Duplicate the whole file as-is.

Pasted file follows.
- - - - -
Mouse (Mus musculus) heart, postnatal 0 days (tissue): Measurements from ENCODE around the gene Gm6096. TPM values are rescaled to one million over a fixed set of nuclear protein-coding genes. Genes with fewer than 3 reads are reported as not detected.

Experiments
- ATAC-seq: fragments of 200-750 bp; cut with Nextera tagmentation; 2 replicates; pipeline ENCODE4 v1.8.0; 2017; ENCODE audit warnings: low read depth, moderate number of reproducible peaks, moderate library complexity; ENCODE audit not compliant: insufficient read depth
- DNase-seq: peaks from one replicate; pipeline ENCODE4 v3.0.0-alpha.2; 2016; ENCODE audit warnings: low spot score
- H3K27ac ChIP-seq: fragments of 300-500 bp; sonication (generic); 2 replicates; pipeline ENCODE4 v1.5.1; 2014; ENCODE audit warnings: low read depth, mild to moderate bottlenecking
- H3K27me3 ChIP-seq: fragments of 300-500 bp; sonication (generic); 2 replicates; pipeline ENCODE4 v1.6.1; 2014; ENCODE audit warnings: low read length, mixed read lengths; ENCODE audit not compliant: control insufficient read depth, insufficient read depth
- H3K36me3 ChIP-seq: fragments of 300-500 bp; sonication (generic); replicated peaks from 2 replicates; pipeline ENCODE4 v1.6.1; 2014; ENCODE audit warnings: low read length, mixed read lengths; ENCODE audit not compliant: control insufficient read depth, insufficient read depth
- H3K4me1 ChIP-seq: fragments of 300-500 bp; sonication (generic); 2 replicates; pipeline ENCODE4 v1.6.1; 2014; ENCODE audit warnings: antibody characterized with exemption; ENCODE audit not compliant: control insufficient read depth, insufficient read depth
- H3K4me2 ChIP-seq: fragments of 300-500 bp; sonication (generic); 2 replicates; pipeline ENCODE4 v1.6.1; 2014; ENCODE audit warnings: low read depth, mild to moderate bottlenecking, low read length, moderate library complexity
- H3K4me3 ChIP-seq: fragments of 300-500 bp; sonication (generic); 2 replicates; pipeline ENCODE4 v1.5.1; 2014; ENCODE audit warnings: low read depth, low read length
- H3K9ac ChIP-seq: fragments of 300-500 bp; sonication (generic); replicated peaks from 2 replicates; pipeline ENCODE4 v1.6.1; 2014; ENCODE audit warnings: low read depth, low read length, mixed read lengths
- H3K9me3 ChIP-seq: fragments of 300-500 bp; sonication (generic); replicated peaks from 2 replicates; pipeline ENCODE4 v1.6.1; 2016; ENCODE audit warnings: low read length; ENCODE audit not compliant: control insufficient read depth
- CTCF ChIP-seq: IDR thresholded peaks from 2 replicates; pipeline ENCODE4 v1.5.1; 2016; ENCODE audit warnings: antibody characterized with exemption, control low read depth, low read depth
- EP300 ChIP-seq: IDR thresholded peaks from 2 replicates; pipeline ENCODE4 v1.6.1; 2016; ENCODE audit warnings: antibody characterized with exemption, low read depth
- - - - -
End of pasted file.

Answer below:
Mouse (Mus musculus) heart, postnatal 0 days (tissue): Measurements from ENCODE around the gene Gm6096. TPM values are rescaled to one million over a fixed set of nuclear protein-coding genes. Genes with fewer than 3 reads are reported as not detected.

Experiments
- ATAC-seq: fragments of 200-750 bp; cut with Nextera tagmentation; 2 replicates; pipeline ENCODE4 v1.8.0; 2017; ENCODE audit warnings: low read depth, moderate number of reproducible peaks, moderate library complexity; ENCODE audit not compliant: insufficient read depth
- DNase-seq: peaks from one replicate; pipeline ENCODE4 v3.0.0-alpha.2; 2016; ENCODE audit warnings: low spot score
- H3K27ac ChIP-seq: fragments of 300-500 bp; sonication (generic); 2 replicates; pipeline ENCODE4 v1.5.1; 2014; ENCODE audit warnings: low read depth, mild to moderate bottlenecking
- H3K27me3 ChIP-seq: fragments of 300-500 bp; sonication (generic); 2 replicates; pipeline ENCODE4 v1.6.1; 2014; ENCODE audit warnings: low read length, mixed read lengths; ENCODE audit not compliant: control insufficient read depth, insufficient read depth
- H3K36me3 ChIP-seq: fragments of 300-500 bp; sonication (generic); replicated peaks from 2 replicates; pipeline ENCODE4 v1.6.1; 2014; ENCODE audit warnings: low read length, mixed read lengths; ENCODE audit not compliant: control insufficient read depth, insufficient read depth
- H3K4me1 ChIP-seq: fragments of 300-500 bp; sonication (generic); 2 replicates; pipeline ENCODE4 v1.6.1; 2014; ENCODE audit warnings: antibody characterized with exemption; ENCODE audit not compliant: control insufficient read depth, insufficient read depth
- H3K4me2 ChIP-seq: fragments of 300-500 bp; sonication (generic); 2 replicates; pipeline ENCODE4 v1.6.1; 2014; ENCODE audit warnings: low read depth, mild to moderate bottlenecking, low read length, moderate library complexity
- H3K4me3 ChIP-seq: fragments of 300-500 bp; sonication (generic); 2 replicates; pipeline ENCODE4 v1.5.1; 2014; ENCODE audit warnings: low read depth, low read length
- H3K9ac ChIP-seq: fragments of 300-500 bp; sonication (generic); replicated peaks from 2 replicates; pipeline ENCODE4 v1.6.1; 2014; ENCODE audit warnings: low read depth, low read length, mixed read lengths
- H3K9me3 ChIP-seq: fragments of 300-500 bp; sonication (generic); replicated peaks from 2 replicates; pipeline ENCODE4 v1.6.1; 2016; ENCODE audit warnings: low read length; ENCODE audit not compliant: control insufficient read depth
- CTCF ChIP-seq: IDR thresholded peaks from 2 replicates; pipeline ENCODE4 v1.5.1; 2016; ENCODE audit warnings: antibody characterized with exemption, control low read depth, low read depth
- EP300 ChIP-seq: IDR thresholded peaks from 2 replicates; pipeline ENCODE4 v1.6.1; 2016; ENCODE audit warnings: antibody characterized with exemption, low read depth